Agnieszka Wojtowicz-Vosloo. The name is a mouthful, but one you’ll be hearing about often. As the Polish/American writer and director behind “After.Life,” a genre–defying psychological horror film in theaters Friday, the bubbly Wojtowicz-Vosloo is poised to become a breakout star. As she tells Metro, it hasn’t been easy. But she wouldn’t want it any other way.
This was your first feature film. Was it as hard as you thought it would be?
I love challenges. I can’t do anything if it’s not challenging. When I did my first short film, my professors [at NYU] kept saying, “It’s too difficult. Don’t do it.” But that taught me how to make a film without a budget. With “After.Life,” I had to find the producers and financiers and cast it. I had this dream of Liam Neeson. He’s a very busy man, he does huge movies with huge paychecks. I’m not going to lie, all of it was hard.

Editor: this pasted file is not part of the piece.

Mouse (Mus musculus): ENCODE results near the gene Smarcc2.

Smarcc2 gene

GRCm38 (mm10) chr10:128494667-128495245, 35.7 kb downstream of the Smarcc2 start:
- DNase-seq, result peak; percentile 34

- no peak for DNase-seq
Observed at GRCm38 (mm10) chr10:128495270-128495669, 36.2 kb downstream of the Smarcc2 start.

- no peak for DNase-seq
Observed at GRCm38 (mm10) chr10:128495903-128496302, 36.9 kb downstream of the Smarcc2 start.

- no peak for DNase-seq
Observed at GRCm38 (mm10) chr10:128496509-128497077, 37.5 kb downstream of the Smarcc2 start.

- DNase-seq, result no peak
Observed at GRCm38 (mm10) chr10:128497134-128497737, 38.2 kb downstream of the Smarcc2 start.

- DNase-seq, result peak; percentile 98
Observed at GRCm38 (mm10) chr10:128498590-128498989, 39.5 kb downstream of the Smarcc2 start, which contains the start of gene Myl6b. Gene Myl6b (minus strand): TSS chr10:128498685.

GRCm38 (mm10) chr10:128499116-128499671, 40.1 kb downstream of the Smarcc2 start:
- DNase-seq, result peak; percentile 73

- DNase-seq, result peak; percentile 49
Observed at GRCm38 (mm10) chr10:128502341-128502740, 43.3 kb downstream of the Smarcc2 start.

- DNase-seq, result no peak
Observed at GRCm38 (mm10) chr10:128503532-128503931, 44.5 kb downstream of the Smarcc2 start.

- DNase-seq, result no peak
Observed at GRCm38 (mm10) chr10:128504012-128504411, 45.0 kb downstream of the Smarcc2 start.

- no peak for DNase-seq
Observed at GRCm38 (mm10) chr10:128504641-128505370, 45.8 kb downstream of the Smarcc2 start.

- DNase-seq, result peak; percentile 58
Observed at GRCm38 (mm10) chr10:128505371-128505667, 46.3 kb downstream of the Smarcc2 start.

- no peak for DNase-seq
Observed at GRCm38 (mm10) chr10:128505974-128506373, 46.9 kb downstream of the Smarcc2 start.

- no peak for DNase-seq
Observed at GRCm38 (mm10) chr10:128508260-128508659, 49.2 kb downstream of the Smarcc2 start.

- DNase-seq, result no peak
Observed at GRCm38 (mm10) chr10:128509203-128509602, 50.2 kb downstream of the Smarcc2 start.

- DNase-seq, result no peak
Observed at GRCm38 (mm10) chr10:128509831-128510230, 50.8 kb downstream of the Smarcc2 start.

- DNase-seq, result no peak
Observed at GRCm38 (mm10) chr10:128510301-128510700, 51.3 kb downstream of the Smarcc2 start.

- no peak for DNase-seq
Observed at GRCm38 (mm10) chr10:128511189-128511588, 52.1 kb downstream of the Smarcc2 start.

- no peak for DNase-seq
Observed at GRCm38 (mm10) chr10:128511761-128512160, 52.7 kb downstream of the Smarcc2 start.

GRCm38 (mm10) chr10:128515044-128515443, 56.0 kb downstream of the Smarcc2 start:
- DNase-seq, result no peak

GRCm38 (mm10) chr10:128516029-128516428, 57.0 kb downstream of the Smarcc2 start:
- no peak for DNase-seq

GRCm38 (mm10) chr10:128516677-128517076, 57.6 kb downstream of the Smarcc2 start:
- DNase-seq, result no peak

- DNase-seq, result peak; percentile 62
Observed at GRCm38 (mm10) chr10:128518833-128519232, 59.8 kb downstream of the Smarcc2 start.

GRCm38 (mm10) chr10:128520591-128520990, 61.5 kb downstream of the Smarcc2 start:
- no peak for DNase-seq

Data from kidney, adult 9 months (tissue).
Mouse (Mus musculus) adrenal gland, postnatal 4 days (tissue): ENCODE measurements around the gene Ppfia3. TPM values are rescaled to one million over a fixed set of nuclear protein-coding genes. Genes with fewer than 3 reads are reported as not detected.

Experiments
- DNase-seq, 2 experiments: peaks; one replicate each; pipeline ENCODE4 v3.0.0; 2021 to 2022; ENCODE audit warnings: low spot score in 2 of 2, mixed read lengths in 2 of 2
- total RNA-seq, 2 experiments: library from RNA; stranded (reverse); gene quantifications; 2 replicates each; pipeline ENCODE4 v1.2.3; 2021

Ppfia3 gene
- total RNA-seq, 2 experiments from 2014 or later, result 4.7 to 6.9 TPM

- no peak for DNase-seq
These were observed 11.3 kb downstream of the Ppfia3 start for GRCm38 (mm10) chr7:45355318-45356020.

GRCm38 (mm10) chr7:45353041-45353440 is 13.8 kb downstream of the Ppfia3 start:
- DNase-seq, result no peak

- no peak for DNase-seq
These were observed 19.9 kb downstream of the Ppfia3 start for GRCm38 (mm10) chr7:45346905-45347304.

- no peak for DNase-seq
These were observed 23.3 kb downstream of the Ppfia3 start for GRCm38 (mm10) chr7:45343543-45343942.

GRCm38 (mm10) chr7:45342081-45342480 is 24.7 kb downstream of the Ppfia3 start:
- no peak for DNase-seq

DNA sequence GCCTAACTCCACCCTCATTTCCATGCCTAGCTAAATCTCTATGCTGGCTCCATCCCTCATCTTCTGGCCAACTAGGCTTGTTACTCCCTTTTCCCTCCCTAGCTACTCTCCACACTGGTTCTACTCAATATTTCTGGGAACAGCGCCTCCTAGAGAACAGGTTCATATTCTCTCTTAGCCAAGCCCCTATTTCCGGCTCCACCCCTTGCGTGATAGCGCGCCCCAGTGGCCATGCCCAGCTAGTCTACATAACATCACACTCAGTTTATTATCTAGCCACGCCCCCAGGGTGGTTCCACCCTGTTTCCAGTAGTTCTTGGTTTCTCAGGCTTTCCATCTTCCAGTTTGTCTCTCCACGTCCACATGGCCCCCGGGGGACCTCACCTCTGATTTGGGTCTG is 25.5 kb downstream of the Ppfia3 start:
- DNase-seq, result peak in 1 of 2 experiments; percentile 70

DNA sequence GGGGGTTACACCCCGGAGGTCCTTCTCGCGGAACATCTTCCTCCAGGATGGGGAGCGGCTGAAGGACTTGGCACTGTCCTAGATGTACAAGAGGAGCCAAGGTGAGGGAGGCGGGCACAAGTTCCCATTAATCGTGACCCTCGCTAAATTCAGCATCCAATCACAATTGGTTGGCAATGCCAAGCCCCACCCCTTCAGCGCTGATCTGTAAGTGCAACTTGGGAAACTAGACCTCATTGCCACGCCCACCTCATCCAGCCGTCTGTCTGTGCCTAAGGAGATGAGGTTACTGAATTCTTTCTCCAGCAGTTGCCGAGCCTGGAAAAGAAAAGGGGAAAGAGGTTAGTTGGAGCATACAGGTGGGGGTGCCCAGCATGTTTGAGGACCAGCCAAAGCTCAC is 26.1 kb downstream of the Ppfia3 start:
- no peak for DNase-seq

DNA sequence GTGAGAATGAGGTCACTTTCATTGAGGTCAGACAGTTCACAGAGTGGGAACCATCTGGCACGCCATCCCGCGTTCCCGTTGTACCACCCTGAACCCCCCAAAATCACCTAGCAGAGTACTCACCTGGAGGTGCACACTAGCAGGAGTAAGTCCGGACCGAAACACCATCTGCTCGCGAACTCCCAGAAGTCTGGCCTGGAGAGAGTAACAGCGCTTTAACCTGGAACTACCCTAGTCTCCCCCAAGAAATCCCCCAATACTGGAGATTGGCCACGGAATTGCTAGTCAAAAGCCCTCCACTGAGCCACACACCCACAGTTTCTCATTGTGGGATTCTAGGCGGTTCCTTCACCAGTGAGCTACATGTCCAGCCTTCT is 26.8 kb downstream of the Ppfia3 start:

Did he give you any pointers?
Every day! He’s not only a wonderful actor but a wonderful person. It very quickly became a partnership. Obviously, he is so much more experienced than I am, but I wasn’t intimidated. I love actors. I admire them. I had to earn their respect. But I was so fortunate to have actors that not only treated me like I was partners with them but would also do what I asked.
You are part of a small handful of women directors working today. Is it as hard as the media makes it out to be?
It’s always tougher, especially being a female who handles dark material. I guess they think I should be doing romantic comedies? The film business is full of rejection, no matter if you’re just starting out or established. But you can succeed! The most satisfying thing is that 10 years ago, I came to New York and I didn’t know a soul. I didn’t know anyone in L.A. And now I have a feature film.